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African American History 1950 to 1970 & Civil Rights Movement

The Intolerable Burden

Documentary film of how Mae Bertha and Matthew Carter enrolled the youngest eight of their thirteen children in the public schools of Drew, Mississippi in 1965, which were all-white schools. The Drew school board had initiated a "freedom of choice" plan to bring the district in compliance with the 1964 Civil Rights Act, but Blacks were not expected to choose all-white schools. It also looks at how the schools have slowly become "resegregated" in recent years, leading to poorer educational opportunities. 2002. 57 min.

The Klan: A Legacy of Hate in America.

Shows graphically the 120-year infamy of the Ku Klux Klan's reign of terror. 30 min.

The Klan: The Invisible Empire. (CBS Reports)

Shortly before this program was filmed in 1965, Klansmen were implicated in the murders of five people. Here Charles Kuralt presents an in-depth look at the Klan, featuring its history, its influence, the application process, and rare coverage of an initiation rite. Kuralt asks Klan leaders how they can avoid responsibility for violence when they themselves repeatedly whip up their followers to action.

The Murder of Emmett Till

The shameful, sadistic murder of 14-year-old Emmett Till, a black boy who whistled at a white woman in a Mississippi grocery store in 1955, was a powerful catalyst for the civil rights movement. Although Till's killers were apprehended, they were quickly acquitted by an all-white, all-male jury and proceeded to sell their story to a journalist, providing grisly details of the murder. Three months after Till's body was recovered, the Montgomery Bus Boycott began. Produced and directed by Stanley Nelson. Dist.: PBS. 2003. 60 min.

The Rise and Fall of Jim Crow

A 4-part series offering the first comprehensive look at race relations in America between the Civil War and the Civil Rights Movement presenting the context in which the laws of segregation known as the "Jim Crow" system originated and developed. A film by Bill Jersey, c2002. 56 min. each installment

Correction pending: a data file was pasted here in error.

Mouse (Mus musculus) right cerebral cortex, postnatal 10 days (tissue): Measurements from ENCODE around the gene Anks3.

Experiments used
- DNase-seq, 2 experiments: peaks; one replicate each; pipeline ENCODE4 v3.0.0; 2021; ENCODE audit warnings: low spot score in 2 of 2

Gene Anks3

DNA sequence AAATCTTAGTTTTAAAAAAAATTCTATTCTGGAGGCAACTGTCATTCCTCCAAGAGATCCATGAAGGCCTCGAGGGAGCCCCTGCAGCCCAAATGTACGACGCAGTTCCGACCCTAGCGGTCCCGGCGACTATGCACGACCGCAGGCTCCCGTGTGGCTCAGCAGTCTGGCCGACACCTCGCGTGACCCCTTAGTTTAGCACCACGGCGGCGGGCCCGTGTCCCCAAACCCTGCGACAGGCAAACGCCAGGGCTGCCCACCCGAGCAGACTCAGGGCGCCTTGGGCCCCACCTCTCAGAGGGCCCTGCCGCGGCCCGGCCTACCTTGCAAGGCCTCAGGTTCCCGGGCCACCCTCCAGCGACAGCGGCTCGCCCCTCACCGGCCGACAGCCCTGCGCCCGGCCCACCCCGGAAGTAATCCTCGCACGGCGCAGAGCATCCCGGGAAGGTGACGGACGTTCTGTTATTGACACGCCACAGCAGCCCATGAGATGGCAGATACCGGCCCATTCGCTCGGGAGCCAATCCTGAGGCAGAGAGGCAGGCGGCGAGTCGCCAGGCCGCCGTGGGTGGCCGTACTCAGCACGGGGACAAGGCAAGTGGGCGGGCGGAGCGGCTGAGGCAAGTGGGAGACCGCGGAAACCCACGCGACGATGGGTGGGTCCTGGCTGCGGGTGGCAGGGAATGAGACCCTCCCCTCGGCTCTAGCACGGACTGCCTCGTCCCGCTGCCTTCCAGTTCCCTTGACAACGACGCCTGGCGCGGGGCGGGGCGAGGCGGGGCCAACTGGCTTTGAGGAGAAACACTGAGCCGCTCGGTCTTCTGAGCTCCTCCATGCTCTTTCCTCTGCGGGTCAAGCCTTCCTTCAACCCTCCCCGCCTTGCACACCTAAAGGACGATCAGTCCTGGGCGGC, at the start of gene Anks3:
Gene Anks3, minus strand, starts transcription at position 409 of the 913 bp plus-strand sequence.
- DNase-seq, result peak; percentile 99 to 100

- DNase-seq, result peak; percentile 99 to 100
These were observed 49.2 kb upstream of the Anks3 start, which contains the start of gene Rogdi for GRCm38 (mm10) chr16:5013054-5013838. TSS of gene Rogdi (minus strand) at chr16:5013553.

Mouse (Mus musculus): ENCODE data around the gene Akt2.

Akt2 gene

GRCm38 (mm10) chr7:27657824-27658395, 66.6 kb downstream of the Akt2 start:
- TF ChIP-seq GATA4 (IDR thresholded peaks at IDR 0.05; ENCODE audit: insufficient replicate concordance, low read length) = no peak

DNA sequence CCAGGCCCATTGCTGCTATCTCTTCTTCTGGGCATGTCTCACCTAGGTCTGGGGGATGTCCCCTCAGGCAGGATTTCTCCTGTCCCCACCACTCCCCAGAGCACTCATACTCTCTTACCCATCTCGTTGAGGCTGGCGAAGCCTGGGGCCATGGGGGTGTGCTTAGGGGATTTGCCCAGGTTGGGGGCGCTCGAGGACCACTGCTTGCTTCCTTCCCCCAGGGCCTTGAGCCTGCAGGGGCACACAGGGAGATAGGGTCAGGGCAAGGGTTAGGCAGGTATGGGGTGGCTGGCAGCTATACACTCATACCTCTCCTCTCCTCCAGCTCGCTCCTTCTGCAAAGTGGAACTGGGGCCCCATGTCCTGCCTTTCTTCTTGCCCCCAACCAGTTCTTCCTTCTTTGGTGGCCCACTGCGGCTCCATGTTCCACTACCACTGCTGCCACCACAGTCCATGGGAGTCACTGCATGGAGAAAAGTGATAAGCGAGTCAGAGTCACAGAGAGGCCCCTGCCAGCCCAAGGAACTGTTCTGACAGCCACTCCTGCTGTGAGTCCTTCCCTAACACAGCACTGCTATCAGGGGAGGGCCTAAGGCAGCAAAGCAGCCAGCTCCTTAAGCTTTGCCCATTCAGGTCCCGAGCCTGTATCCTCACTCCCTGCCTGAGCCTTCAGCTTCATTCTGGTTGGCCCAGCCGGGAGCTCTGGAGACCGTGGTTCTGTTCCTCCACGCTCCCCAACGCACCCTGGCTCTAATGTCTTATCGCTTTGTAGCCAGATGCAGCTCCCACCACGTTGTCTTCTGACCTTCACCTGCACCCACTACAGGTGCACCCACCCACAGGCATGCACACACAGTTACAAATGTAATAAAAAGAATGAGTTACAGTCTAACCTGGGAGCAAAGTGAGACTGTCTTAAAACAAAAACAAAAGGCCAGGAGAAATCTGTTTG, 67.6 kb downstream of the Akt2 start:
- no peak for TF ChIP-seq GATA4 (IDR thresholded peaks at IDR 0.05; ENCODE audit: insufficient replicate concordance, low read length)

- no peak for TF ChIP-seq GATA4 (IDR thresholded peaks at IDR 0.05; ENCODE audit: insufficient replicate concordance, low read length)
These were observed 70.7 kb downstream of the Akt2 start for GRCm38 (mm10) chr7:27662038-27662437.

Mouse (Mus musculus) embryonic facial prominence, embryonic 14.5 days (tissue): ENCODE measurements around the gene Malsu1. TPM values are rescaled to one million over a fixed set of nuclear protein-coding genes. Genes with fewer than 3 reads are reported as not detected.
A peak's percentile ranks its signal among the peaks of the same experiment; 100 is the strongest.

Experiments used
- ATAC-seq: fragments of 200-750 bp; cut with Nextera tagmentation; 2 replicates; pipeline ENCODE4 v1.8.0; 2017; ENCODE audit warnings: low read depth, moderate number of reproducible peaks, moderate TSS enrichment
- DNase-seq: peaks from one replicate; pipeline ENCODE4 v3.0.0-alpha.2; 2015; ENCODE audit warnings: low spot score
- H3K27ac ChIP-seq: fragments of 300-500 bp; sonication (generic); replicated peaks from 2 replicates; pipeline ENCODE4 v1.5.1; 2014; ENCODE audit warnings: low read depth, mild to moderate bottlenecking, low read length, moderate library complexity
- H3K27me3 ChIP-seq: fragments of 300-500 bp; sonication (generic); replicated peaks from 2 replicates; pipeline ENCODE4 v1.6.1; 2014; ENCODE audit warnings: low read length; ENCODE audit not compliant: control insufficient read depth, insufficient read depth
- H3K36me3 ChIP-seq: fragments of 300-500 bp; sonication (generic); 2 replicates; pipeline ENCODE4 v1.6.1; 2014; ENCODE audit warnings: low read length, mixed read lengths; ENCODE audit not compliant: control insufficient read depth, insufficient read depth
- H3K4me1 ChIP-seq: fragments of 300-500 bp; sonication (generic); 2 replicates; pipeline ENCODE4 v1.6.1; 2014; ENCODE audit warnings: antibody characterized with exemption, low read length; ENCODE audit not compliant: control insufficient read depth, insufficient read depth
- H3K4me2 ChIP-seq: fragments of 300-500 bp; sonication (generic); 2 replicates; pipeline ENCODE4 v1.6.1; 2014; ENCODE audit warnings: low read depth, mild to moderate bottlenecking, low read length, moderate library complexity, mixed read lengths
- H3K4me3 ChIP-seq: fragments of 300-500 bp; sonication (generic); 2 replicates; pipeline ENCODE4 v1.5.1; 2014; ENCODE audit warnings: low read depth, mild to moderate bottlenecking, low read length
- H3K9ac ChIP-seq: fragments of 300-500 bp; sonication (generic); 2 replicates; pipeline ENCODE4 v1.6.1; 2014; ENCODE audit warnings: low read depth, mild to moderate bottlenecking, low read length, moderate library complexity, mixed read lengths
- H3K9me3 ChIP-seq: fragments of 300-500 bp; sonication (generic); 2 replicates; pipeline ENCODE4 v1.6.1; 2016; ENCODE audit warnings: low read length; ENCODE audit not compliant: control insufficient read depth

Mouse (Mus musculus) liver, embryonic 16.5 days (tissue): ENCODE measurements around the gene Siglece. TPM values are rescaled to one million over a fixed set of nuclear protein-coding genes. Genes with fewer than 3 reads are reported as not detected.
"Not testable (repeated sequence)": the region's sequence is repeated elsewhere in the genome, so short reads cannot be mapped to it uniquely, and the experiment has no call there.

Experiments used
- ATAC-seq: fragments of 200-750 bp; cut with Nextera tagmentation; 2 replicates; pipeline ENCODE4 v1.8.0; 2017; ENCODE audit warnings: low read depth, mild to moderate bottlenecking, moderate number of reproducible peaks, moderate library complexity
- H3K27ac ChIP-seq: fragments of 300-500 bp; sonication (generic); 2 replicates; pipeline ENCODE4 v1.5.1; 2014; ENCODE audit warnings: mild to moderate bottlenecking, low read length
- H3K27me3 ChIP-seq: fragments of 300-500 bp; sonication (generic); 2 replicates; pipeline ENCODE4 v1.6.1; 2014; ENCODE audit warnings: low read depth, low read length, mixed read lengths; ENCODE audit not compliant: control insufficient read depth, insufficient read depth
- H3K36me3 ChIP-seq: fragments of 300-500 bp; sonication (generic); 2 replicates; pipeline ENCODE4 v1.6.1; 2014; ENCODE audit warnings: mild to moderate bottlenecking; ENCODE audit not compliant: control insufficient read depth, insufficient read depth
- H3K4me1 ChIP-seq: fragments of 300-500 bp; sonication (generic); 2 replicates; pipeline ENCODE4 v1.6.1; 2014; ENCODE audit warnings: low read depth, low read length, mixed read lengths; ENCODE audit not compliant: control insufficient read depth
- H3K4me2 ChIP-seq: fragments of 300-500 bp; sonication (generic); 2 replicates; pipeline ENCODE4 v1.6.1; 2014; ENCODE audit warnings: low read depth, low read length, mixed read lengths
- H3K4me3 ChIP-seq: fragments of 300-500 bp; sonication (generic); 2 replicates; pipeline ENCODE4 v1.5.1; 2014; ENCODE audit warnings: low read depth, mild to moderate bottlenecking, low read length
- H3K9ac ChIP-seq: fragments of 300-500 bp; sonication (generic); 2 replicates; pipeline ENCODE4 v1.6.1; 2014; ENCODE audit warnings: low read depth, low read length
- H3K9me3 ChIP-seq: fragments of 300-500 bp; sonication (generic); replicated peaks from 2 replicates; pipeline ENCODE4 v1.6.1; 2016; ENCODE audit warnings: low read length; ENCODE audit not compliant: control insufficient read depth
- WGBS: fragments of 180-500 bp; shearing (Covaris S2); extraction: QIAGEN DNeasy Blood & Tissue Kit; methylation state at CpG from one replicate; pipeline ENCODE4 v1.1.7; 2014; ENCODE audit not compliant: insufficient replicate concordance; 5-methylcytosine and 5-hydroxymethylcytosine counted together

The Road to Brown: The Untold Story of "The Man Who Killed Jim Crow".

The story of segregation and the brilliant legal campaign against it which helped to launch the Civil Rights movement. Also a moving and long-overdue tribute to a daring but little known Black lawyer, Charles Hamilton Houston - "the man who killed Jim Crow." 50 min.
web web sites: Description from California Newsreel catalogFull-text review from: ABC-CLIO Video Rating Guide for Libraries

The Road to Mississippi: Reclaiming Our HistoryЖ.

Students travel to the South to interview residents of the area where the film Mississippi Burning was produced. They seek to discover the true history of the civil rights movement from those who loved it, rather than from the distortions presented in the Hollywood film. 30 min.

The Second American Revolution.

Hosts Bill Moyers, Ruby Dee, and Ossie Davis examine the search of Blacks for racial equality in Twentieth Century America. 116 min.

The Strange Demise of Jim Crow: How Houston Desegregated Its Public Accomodations,

Told by the participants themselves, this documentary reveals the behind-the-scenes compromises, negotiations, and the controversial news black-outs which helped bring about the quiet 1960 desegregation of Houston's hotels, restaurants, lunch counters, and theaters. 1997. 57 min.
web web sites: Description from California Newsreel catalog